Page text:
Over the years, no one has quite captured the feeling of just spending time with friends on the big screen like Richard Linklater has. It’s an amazing skill for which he doesn’t quite get the credit he deserves. Yes, he’s feted often and this skill is mentioned, but to be able to do it like he does is really something. This week, and today, actually, audiences can see Linklater once again chronicle individuals just spending time with each other, as Last Flag Flying is being released. This is a terrific movie, among the best of the year. Linklater has done it again. He’s on quite the run lately, between this, Everybody Wants Some, and of course, Boyhood.
Once more, a description for those of you not aware what this one is about. The film is a sequel of sorts to The Last Detail, though familiarity with that picture is hardly required. Truthfully, it’s more an adaptation of the book Last Flag Flying, which is itself only a spiritual sequel to the original. Anyway, on to the plot. Out of contact with each other for three decades, a trio of the Vietnam War veterans are brought back together. Former Navy Corpsman Larry “Doc” Shepherd (Steve Carell) re-unites with his two old buddies, former Marines Sal Nealon (Bryan Cranston) and now Reverend Richard Mueller (Laurence Fishburne). The purpose is not nostalgia though, but to bury Larry’s son, a young Marine killed in the Iraq War during the start of that new unpopular war. Each man has something to deal with, either in the present or the past, but find that time spent together now is much different than when they were young and dumb during Vietnam. Linklater co-writes with author of the novel Darryl Ponicsan and directs here. Also making up the cast are J. Quinton Johnson, Cicely Tyson, Yul Vazquez, Graham Wolfe, and more. Shane F. Kelly handles the cinematography, while Graham Reynolds composed the score.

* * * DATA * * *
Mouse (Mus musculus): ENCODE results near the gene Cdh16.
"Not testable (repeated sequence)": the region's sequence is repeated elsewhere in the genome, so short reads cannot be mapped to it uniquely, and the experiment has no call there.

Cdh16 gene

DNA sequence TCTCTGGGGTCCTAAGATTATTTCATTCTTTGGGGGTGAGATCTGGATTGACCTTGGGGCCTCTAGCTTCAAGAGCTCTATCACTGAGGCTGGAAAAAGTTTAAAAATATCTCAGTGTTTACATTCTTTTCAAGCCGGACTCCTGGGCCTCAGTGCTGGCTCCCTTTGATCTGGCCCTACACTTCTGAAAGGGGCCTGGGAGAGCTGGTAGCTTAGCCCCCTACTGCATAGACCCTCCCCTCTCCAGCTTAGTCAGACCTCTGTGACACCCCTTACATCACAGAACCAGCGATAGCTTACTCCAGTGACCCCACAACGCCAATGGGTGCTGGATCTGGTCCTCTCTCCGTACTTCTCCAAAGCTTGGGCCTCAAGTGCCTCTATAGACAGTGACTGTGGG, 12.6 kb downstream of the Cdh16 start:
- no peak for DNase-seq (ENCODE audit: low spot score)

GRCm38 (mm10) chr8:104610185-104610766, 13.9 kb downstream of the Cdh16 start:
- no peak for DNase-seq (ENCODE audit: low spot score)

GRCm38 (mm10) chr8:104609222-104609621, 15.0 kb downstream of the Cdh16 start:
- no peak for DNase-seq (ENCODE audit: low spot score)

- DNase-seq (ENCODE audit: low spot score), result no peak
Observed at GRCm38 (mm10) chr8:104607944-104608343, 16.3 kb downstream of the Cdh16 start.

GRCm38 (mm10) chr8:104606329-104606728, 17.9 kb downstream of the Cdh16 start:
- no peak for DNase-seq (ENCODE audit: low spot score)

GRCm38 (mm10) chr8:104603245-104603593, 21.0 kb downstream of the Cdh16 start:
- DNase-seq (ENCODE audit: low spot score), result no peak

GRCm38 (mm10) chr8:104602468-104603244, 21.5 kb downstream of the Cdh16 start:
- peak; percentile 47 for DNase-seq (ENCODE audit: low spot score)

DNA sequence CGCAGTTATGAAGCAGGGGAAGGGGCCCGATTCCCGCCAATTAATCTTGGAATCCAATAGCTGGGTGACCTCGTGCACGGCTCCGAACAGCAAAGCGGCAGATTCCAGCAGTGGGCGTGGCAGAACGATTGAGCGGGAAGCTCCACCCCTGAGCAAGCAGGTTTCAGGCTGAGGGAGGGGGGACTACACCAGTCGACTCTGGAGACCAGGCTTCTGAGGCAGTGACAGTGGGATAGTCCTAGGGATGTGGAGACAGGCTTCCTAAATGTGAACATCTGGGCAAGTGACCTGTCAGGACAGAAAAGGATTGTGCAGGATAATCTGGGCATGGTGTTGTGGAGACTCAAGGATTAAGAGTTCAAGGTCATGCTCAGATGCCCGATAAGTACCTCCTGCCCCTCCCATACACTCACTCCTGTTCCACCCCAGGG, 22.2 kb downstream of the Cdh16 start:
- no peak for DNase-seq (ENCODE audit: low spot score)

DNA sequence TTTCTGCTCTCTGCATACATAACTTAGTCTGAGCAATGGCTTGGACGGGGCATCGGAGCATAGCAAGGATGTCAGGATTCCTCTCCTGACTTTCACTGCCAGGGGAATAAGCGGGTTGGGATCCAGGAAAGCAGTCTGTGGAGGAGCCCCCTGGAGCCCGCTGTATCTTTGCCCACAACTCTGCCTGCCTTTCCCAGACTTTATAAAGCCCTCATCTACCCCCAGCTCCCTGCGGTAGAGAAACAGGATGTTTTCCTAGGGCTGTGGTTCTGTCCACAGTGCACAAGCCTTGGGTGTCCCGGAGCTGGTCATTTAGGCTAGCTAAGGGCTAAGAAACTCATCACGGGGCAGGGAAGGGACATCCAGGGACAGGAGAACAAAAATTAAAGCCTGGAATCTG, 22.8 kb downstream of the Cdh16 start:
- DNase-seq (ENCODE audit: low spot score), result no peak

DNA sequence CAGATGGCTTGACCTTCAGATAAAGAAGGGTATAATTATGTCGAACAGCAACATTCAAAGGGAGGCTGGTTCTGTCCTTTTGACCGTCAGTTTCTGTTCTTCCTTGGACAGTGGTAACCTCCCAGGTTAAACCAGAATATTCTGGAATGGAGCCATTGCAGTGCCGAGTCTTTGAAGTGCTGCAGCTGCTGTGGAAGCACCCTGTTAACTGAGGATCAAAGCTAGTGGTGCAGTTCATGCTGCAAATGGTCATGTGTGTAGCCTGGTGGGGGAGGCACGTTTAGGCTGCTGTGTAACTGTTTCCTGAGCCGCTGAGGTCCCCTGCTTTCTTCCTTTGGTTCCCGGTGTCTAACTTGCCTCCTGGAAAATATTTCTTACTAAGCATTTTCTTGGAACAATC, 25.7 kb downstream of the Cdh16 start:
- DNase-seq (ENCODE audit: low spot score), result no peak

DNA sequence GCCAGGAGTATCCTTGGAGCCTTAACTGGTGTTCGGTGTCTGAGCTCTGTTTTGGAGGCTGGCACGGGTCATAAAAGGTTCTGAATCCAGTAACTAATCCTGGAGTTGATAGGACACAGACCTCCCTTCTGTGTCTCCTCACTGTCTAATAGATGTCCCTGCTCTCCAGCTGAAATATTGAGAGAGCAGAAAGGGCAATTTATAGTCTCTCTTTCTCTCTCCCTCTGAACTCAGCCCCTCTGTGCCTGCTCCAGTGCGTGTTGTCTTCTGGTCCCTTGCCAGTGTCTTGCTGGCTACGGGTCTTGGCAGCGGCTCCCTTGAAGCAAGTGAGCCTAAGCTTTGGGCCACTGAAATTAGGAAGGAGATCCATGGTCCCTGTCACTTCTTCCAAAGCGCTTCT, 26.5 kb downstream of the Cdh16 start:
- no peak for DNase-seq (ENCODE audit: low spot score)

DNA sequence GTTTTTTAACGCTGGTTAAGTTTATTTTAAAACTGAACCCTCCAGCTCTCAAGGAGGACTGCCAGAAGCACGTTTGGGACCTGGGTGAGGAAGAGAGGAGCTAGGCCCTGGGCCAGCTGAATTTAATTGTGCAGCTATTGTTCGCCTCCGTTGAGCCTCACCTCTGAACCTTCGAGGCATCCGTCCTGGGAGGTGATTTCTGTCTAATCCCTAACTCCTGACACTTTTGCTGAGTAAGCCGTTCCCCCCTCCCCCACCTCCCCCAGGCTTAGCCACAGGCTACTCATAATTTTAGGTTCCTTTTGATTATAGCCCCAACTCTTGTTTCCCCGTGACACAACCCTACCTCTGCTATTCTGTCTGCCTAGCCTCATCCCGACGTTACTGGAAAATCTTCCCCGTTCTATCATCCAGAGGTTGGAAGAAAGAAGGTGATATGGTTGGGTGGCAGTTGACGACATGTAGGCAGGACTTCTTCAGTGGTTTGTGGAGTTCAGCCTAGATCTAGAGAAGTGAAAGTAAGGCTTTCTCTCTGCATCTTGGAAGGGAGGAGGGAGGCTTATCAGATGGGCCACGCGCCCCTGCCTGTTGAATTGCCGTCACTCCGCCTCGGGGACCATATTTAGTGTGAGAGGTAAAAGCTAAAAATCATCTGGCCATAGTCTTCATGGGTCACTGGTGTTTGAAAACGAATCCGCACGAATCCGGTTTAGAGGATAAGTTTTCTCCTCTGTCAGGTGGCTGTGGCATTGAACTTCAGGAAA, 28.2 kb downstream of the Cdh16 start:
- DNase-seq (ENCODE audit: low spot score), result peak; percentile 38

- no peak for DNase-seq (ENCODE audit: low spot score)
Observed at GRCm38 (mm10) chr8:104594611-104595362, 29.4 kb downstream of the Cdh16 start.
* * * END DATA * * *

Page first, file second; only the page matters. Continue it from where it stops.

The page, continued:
I’ll reiterate much of what I said about movie back when I saw it as the Opening Night selection of the 2017 New York Film Festival: I cried on multiple occasions during this one. Last Flag Flying represents one of Linklater’s most mature works to date, and one of his best too. Carell and Cranston have never been better, while Fishburne is terrific too. Tyson kills it in her one scene, while Linklater proves very adept at middle aged male bonding dynamics. It’s often a heartbreaking picture, though a very funny one as well. Carell will undoubtedly make you cry, while Cranston will make you howl with laughter. In fact, he’s very much channeling Jack Nicholson here. It’s impressive work on all fronts. NYFF had another strong Opening Night Selection on their hands with this one. This flick is a winner.
Starting today, Last Flag Flying is opening in limited release, and it’s a must see. If you’re a Linklater fan, this will both feel like something new from him, as well as recognizably his own work. It’s his most mature hang out movie to date. Plus, Carell is turning in career best work, with Cranston not far behind. You’ll laugh and cry in equal measure, and that’s the mark of a special film. Whether we see Oscar take a shine to this one or not, it continues a strong run of late for Linklater, something that should only continue with his next flick, the adaptation of Where’d You Go, Bernadette. Look for that one next year, but head out to see his latest as soon as possible. You’ll thank me afterwards…
Be sure to check out Last Flag Flying, in theaters now!